Idea: Use e.onClick instead of onClick to reduce boilerplate

(0) I’d like it to be easier to use divide-and-conquer when writing larger apps. This post follow on from my post Why not use: update fn state = fn state. The responses there greatly improve my understanding, and helped me move forward. Thank you. In this longer post, I’ve made an effort to be clear and concise.

I hope the ideas in this post will help us reduce the boilerplate code needed to follow best practice. I’ve put a proof of concept up on Ellie: You might want to look at it first.

(1) A toy version of the problem is to combine two mini-programs into a slightly larger mini-program. And we want this to be easy. Suppose count and santa create the mini-programs as follows.

main = Browser.sandbox count
main = Browser.sandbox santa

(2) First we write something that works. It does what we want.

init = { count = count.init, santa = santa.init }

(3) Next we write something that usually fails, with a type mismatch.

view state =
    div []
        [ div [] [ count.view state.count ]
        , div [] [ santa.view state.santa ]

(4) This will happen, for example, if count uses Int as its message type, and santa uses String. As usual, to solve let’s define a union message type.

type Msg
    = CountMsg Int
    | SantaMsg String

(5) Now suppose that there’s new function mutate allows the message type to be changed after the Html has sent the message. We want something like this to work.

view state =
    div []
        [ div [] [ mutate CountMsg count.view state.count ]
        , div [] [ mutate SantaMsg santa.view state.santa ]

(6) Instead of mutating the message after the Html has sent the message, we could equivalently change the message type before the Html sends the message. Although more clumsy to use, it is something that can be done with Elm 0.19. If you’ve not done so already, now’s a good time to look at

(7) I see no way of writing mutate in Elm 0.19. My idea could be used today, and later implemented in the core / compiler of a later version of Elm.

The function you need is

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Thank you @G4BB3R . Good response. This makes my life much easier (and gives me more confidence in my idea).

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Also, a piece of (I hope useful) unsolicited advice would be to avoid as much as possible “componentarization” of an app. What I mean by that is making small elements that have their own update function. This leads to much more boilerplate and message wrapping (with,, and unwrapping in the parent update function. So if piece of visual element can be modeled of just state and view try to not extend it with updates and messages.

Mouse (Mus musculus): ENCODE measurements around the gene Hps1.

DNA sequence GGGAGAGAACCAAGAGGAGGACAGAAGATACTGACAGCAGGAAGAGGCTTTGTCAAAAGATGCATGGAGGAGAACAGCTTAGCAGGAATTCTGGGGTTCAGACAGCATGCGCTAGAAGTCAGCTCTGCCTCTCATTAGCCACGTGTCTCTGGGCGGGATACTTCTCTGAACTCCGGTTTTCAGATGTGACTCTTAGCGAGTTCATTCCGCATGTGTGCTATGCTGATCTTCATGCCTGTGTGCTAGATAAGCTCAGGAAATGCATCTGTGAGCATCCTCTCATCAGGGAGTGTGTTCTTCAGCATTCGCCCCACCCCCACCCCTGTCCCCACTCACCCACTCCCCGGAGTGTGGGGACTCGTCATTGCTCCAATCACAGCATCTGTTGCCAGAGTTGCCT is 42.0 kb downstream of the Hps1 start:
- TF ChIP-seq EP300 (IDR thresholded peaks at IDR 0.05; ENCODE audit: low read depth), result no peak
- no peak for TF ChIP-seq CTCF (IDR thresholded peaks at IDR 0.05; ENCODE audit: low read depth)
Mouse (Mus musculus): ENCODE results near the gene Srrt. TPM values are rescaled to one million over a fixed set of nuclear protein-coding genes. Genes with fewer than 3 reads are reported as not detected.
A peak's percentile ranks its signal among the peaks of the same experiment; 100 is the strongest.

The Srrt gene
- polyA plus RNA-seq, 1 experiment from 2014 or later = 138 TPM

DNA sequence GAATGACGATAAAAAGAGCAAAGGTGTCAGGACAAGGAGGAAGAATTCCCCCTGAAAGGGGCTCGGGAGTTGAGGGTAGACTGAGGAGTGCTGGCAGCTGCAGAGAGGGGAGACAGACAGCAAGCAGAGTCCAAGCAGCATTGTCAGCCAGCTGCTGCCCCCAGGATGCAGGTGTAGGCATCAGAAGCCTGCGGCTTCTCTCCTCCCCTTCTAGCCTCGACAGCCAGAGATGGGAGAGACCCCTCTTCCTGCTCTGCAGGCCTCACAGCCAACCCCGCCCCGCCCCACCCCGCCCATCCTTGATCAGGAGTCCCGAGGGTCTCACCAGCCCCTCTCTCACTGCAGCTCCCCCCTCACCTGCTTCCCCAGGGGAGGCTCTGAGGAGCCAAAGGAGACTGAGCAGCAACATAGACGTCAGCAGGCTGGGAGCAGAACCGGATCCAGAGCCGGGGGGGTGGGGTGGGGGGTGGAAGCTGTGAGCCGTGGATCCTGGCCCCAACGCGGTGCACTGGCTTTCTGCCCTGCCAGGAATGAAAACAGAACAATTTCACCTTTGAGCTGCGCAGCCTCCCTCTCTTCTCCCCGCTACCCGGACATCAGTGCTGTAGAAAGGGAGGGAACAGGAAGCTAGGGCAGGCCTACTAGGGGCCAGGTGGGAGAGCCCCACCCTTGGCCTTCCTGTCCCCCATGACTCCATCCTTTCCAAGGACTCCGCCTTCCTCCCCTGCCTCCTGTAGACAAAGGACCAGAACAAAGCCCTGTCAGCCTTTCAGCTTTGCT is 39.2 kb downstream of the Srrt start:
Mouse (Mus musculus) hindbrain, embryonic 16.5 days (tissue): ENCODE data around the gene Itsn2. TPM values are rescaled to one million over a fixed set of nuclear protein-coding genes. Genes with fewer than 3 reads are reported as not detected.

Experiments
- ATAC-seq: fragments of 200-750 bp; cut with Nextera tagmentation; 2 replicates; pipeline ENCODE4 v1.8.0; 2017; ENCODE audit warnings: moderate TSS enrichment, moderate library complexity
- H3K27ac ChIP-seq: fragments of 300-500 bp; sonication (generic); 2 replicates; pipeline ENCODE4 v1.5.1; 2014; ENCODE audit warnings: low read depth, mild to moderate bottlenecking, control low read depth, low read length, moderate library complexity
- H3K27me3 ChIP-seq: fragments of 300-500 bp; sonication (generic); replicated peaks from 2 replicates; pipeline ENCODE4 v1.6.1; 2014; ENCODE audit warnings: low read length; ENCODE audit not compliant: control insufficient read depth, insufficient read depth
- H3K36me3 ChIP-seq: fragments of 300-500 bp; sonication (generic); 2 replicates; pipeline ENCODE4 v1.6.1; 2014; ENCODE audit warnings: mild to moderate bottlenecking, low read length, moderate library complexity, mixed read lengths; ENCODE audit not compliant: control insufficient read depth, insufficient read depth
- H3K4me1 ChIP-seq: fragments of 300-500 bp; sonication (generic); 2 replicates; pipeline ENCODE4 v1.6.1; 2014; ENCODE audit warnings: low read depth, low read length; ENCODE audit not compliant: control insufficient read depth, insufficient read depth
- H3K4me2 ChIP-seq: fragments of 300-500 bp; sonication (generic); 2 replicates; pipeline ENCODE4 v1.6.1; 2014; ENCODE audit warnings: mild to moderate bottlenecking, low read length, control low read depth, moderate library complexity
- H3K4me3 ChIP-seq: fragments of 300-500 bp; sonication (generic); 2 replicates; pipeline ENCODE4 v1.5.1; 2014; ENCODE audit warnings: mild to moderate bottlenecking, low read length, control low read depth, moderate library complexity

When you want to add events to a piece of view it is sometimes better to just inverse control and ask for a () -> Attribute msg or similar as argument of the view function.

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Thank you @mattpiz. Your advice is welcome. My next step is to rework my Ellie example using I’ll then look at your advice again. (I’m a beginner, so gaining personal experience by making mistakes isn’t always a waste of time.)

To all: When I’ve got a example and more experience most likely I’ll start a new topic. I’d be grateful until then if you could quietly not post, and so let this topic close in 10 days time.

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If you have not already seen it, this talk is worth your time. It explains lots of techniques that you can (should) use before resorting to so called ‘nested TEA’:

‘Componentizing’ an Elm program is not always bad, it is still a useful technique. Once you learn it, you will probably go through a phase of componentizing everything before you begin to ask are there better ways?

I also think that in many programming languages boilerplate is understood as a bad thing that must be eliminated. So in Java or Angular we get lots of @Annotations, each of which is a short cut to some piece of boilerplate. But then hardly anyone has any idea what the program is actually doing and tracing bugs in the annotations is a nightmare. In Elm we do not regard boilerplate as a bad thing and prefer to be explicit over being concise. It took a good while of using Elm for me to appreciate this.

I like to compare Elm programs to the hardware design languages Verilog or VHDL when it comes to boilerplate. There you define units of logic, then explicitly wire them together. If you componentize things in Elm - you will need wiring.


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